A sustainability strategy would have to address our addiction to short-term tourists, and our historic preference for selected regional tourism development. Neither the restart programme, nor the MOP, identify the real reasons for New Zealand’s tourism problems. Instead, it makes up some reasons to push for a bureaucratic change to what has hitherto determined the Kiwi lifestyle.

Both MOP and the Ministry of Business, Innovation and Employment policy papers keep repeating the myth that the Milford Sound experience is “crowded, rushed, noisy and unsafe”. To be clear: this opinion is made up, possibly based on personal preference, and repeated by the Minister of Tourism, Stuart Nash.

It lacks any scientific evidence as far as tourists’ experiences of Milford are concerned. In fact, while natural hazards in that part of the world make any visit potentially dangerous, regular experience monitoring visitors to Milford Sound over the last six years reveals a very different picture.

Research I conducted shows consistently high levels of satisfaction across all segments visiting Milford Sound. My experience monitor surveyed more than 2000 visitors over the last six years and consistently documents very low perceptions of crowding and high perceptions of safety.

Any annoyance with the presence of other tourists only begin to emerge on days with more than 3500 tourists per day, while crowding is reported by only some 3 to 5 percent, as numbers go beyond this threshold.

Indeed, if any of our international markets shows any annoyance with the presence of other tourists, aircraft or helicopter noise, it is the Chinese (8 to 10 percent of Milford’s market) and European segments (25 percent). Surprisingly, however, Europeans do not differ in their levels of satisfaction from other major nationalities. Only the Chinese are marginally less satisfied, mainly because they have very different reasons for visiting.

New Zealanders visiting Milford (11 per cent of the market) are far more tolerant of other tourists at Milford than the Chinese and also do not differ from the UK (8 percent), Australian (11 percent) or American visitors (11 per cent) in their perceptions of crowding, noise or safety.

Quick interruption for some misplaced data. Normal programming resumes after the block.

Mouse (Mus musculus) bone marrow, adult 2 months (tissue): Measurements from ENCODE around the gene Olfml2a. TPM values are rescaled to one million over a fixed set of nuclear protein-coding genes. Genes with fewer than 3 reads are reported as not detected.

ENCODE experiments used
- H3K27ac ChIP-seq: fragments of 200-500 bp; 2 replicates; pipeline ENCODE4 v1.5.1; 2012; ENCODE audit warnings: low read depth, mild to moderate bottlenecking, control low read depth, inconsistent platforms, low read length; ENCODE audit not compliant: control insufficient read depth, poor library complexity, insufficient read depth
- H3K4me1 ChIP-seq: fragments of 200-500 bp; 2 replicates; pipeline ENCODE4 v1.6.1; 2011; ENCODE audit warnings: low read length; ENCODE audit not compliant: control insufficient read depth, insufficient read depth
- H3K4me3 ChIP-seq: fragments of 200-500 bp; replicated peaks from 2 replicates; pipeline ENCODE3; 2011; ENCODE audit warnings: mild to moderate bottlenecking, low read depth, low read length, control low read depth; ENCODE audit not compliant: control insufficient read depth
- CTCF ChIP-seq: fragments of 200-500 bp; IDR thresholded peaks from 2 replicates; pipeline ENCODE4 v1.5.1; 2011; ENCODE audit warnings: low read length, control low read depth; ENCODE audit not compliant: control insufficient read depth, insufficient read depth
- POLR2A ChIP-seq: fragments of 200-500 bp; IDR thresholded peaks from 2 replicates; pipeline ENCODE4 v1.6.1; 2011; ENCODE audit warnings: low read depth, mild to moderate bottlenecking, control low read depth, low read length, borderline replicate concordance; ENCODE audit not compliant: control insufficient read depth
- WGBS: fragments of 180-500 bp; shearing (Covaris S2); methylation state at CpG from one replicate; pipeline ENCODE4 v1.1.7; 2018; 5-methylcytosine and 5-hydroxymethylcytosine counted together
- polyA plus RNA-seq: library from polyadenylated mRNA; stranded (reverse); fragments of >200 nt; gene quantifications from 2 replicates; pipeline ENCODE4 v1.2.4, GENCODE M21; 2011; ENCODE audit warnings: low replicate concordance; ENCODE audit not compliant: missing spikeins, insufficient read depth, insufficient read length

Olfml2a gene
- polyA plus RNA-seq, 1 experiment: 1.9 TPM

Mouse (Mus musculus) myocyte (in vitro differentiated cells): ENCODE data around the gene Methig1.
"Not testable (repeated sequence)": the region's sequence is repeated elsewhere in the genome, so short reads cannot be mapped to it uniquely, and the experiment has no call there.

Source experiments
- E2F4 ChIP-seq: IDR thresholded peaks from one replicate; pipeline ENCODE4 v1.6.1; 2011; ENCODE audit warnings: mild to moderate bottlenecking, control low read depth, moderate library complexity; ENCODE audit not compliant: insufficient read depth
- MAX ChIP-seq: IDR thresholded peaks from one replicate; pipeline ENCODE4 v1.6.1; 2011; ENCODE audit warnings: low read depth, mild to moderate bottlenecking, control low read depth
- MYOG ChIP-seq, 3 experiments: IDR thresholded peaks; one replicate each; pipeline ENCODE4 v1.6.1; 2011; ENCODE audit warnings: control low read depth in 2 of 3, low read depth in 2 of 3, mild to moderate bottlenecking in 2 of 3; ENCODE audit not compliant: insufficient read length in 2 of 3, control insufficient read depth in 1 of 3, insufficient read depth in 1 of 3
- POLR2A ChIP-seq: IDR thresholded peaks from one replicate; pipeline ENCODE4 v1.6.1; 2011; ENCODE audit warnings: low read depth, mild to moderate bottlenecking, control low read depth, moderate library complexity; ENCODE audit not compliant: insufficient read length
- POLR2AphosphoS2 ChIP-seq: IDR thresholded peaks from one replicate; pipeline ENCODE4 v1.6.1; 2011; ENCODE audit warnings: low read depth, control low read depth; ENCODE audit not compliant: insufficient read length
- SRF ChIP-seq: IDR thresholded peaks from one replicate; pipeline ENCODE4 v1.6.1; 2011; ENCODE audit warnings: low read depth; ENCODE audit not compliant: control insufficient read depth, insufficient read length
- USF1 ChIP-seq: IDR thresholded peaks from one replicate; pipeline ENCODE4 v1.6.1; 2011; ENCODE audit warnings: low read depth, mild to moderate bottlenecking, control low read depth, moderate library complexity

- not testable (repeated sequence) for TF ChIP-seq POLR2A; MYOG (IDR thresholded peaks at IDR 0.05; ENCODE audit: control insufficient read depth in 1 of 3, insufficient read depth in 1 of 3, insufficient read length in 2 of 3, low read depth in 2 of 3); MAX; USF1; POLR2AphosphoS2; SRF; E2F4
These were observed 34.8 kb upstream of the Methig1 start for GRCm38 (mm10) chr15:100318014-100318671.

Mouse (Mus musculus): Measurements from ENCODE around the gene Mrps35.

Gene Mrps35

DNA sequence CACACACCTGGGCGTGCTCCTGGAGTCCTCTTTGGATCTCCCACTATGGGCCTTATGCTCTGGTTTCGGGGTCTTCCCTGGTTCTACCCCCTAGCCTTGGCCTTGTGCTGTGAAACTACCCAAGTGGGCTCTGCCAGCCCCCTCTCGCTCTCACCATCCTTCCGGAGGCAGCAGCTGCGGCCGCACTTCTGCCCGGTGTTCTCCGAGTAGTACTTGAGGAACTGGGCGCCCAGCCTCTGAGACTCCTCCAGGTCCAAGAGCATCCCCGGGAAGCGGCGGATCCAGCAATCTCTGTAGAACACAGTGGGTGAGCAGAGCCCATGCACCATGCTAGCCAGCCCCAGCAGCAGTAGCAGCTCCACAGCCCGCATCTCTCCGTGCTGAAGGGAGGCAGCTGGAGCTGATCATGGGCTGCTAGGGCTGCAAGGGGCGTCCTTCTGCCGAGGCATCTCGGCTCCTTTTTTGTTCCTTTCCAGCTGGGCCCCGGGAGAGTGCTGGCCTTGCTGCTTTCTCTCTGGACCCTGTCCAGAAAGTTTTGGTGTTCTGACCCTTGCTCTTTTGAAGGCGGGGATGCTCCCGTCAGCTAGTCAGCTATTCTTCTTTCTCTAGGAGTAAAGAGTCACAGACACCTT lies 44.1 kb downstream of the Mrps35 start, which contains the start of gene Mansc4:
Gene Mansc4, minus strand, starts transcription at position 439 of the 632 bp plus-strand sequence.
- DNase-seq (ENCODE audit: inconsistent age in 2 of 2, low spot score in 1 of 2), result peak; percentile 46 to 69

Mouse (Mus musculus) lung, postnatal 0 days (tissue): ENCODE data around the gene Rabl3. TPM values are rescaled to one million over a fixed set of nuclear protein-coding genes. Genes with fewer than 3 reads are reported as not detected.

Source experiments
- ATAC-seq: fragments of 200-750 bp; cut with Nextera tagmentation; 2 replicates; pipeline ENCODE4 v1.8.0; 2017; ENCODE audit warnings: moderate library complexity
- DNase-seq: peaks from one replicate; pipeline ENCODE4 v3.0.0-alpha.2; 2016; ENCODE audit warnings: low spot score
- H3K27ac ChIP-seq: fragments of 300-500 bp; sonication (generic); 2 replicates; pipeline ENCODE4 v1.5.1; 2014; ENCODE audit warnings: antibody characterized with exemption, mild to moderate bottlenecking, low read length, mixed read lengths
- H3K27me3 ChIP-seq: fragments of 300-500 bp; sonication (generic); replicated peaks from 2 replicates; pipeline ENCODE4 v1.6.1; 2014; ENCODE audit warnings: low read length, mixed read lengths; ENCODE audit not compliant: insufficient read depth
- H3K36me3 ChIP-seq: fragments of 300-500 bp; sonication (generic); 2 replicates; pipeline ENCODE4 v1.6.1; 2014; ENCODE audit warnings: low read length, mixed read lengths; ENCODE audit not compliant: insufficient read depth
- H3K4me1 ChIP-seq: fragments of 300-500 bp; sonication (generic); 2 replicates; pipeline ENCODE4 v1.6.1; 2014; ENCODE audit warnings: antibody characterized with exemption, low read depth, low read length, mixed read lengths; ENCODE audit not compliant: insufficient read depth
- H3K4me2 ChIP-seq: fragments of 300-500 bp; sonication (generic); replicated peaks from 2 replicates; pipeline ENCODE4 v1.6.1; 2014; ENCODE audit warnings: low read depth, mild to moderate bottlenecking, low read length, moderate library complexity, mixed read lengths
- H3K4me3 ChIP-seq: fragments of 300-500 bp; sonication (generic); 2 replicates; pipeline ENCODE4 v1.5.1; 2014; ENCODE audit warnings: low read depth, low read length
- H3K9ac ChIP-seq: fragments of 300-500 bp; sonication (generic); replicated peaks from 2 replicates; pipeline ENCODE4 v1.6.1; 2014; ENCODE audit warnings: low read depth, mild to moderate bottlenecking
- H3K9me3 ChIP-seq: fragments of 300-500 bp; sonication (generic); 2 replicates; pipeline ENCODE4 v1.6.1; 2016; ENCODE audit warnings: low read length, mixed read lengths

While there may be good reasons for improving a smooth operation around tourists’ access to Milford Sound’s major attraction, there is little evidence to justify restricting access to locals, forcing them to use expensive buses, or obtain permits to bring in private vehicles, boats or heavy recreational gear.

Arguably, the visitor experience of boat tourists is already world-class, and while the surrounding amenities and infrastructure of Milford village itself may need upgrading, it is highly questionable whether the proposed new management structure regulating concessionaires, booking and permit systems will improve the overall experience.

After 30 years of marketing the myth that Milford Sound is New Zealand’s premier attraction, it is finally spitting its dummy, and the real reason of the ongoing mismanagement of tourism flows is in the open.

One way or the other, the MOP leaves too many questions unanswered, including extremely rough modelling and income forecasts. To date, the MOP is based on spurious justification, and lacks coherence between its many diverse moving parts. As a consequence, it would make access to the park more complicated for locals, and ultimately become more expensive for park users and taxpayers at the bottom of the cliff.

The MOP is not part of a national strategy needed to solve the real problem. It created the massive growth in tourism numbers to Milford Sound, although all other unique attractions in New Zealand are equally worthy of attention. The key to resilience is by lowering dependency on tourism and by encouraging tourists to stay longer.

Professor Juergen Gnoth is a Professor of Marketing, in the Department of Marketing, at the University of Otago, specialising in tourism behaviour and experience research.